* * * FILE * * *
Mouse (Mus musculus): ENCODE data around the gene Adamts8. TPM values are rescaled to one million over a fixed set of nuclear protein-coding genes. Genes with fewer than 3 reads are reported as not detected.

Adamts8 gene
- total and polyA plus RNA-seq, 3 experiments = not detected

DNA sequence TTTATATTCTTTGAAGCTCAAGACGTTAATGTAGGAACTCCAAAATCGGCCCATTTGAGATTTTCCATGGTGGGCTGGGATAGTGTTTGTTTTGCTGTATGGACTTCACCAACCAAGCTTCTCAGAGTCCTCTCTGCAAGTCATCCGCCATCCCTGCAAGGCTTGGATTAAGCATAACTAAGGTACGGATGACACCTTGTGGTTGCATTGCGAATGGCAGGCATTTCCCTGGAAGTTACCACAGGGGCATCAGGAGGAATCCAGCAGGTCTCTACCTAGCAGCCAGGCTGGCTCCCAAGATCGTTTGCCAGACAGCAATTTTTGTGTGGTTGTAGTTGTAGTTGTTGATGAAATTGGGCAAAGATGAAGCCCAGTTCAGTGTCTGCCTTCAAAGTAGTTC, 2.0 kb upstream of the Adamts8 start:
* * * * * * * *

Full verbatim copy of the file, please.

Mouse (Mus musculus): ENCODE data around the gene Adamts8. TPM values are rescaled to one million over a fixed set of nuclear protein-coding genes. Genes with fewer than 3 reads are reported as not detected.

Adamts8 gene
- total and polyA plus RNA-seq, 3 experiments = not detected

DNA sequence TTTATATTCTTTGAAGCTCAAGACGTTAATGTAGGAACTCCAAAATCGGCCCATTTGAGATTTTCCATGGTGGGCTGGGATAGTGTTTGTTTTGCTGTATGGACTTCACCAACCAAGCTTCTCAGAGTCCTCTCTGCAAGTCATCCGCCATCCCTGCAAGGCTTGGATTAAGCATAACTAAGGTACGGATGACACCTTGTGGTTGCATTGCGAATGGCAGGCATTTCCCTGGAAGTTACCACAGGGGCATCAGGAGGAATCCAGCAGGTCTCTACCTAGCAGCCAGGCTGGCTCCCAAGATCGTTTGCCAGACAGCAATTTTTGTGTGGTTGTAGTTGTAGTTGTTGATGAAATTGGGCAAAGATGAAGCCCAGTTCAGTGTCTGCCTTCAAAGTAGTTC, 2.0 kb upstream of the Adamts8 start: